It’s been two years. Austerity is well under way, and already, cuts that would have been unthinkable before, ease through with barely a murmur. I think we are more likely to think “Thank God it’s not me this time” than “Oh no! Those poor people!”
If we look back just two short years, the idea that hospitals would be closing, handed over to private contractors would have been laughable during the election campaigns. Widow’s benefits taken away, cancer patients to go to the job centre, Sure Start Centres closing – would we honestly have voted as we did if there had been any kind of honest debate? If we’d really known what austerity
But now we do know and we become more desensitized by the day. We find ever more creative excuses, we turn, neighbour on neighbour, poor on poor rather than believe them just as “deserving” as us. And we must be so, so careful, for once we allow ourselves to be desensitized, we will allow and excuse so much more.
A few weeks ago, there was a case of self-immolation outside a Birmingham job centre. After his benefits were cut, a man became so desperate that he set himself on fire. On a comment thread, a friend told me in shock that someone had excused it by saying “it wasn’t real self-immolation, he only set his legs on fire. “
This has troubled me ever since. What won’t we support? How far will we let things go?
A report released yesterday, “Past Caring” considers plans by Worcester County Council to introduce a “Maximum Expenditure Policy” when caring for disabled residents. We become desensitized in lots of ways. A “Maximum Expenditure Policy” is of course a cap, but language makes the unpalatable so much more bearable.
Effectively, the council are proposing to pay so much for social care and no more, whatever the disability whatever the needs, once the cap is reached, that is that.
Depending on how desensitized you already are, this might sound prudent. Until you wonder, for just a second what happens if care costs do exceed the “Maximum Expenditure Policy”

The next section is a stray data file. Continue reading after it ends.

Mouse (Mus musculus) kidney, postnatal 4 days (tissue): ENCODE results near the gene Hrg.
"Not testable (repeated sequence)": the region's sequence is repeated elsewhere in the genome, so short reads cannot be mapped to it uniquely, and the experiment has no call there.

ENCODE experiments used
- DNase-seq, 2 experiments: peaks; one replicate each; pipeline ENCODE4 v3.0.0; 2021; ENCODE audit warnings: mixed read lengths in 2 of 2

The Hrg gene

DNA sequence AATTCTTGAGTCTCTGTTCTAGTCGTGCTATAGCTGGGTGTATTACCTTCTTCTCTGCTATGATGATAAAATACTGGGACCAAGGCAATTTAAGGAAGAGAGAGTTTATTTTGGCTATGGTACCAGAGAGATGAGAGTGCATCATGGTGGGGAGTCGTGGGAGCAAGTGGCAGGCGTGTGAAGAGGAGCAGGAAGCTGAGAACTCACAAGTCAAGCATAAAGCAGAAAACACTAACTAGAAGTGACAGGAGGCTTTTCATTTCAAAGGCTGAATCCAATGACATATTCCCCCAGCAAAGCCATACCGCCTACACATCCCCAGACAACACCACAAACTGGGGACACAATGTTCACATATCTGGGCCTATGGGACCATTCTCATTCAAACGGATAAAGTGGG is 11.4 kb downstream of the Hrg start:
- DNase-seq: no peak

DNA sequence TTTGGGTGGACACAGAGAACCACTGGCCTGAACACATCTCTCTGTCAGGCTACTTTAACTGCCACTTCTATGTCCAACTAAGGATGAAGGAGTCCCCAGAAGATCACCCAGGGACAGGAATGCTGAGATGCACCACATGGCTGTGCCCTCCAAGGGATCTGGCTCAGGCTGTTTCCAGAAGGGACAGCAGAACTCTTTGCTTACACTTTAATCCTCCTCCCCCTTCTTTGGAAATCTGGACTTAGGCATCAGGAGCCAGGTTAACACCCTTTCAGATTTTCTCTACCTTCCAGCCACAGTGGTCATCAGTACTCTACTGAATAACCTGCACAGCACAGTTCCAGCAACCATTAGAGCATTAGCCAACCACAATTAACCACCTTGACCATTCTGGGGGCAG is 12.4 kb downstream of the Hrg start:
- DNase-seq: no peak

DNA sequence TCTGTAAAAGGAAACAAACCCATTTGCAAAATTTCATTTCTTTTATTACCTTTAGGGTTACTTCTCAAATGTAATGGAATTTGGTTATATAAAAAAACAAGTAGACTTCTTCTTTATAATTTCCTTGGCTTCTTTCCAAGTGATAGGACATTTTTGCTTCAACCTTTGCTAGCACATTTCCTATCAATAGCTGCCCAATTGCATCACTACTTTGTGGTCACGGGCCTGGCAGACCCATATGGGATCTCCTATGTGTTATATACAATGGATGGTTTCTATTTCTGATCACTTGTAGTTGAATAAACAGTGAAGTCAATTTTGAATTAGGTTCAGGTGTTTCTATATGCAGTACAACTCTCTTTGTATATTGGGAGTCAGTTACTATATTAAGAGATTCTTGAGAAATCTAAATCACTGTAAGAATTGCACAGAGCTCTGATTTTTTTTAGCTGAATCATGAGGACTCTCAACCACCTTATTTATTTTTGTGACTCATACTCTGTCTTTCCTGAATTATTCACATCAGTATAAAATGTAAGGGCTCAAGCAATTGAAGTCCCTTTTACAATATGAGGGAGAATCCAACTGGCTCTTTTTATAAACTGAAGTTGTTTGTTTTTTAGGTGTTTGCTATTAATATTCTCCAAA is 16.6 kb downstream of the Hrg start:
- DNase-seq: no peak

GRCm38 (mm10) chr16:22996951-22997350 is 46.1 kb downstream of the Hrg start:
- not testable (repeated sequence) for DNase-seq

For this part, you need to know just a little about the history of rights for sick disabled people. For decades, there has been one overriding objective. One goal : Independent Living. For 40 or 50 years, sick and disabled people around the world have fought for independence. Simply for the right to live as anyone might. They have fought to have a home and to live in that home wherever possible. They have argued that independent living is fundamental to the integration and equality of people with disabilities.
It is only a decade or two since they opened the doors on institutions. Only a few short years since most disabled people got the chance to live independently. Only a few decades since this simple freedom was enshrined in UK, European and International law.
Well, Worcester Council’s plans effectively mean that thousands of local disabled residents could be forced from their own homes and into “residential care”. Or, if we call it what it really is, back into institutions.
The legality is dubious enough. “Past Caring” goes on to highlight how choosing to institutionalise disabled residents purely on cost grounds would appear to break just about every human rights convention there is. But that’s OK, because “Human Rights” are just something that make the Daily Mail froth at the mouth. Human Rights allow terrorists to live in mansions in Islington. We have been
so effectively desensitized on this one, that we instinctively flinch away from the mere mention of Human Rights.
Even now, you might be ready to leave a comment below. Something along the lines of “Well, if it’s cheaper for Worcester council to care for “these people” in “residential care” then it seems a sensible measure to me.”
To those people I ask them to consider the suggestion that it is simply too expensive to teach our children in normal schools any more. Imagine the announcement that a series of institutions would be built around the country, your children will be taken away to live in them and if not, they will have to choose to either starve or go unwashed and undressed.
If we remove the word “disability” from the examples it’s unthinkable isn’t it? What we choose for our own children is so easy to cast aside if we just make it about “the other,” if it doesn’t affect us. But Worcester affects all of us. If we take this step, then it makes it just a little easier to take the next. And the next. And the next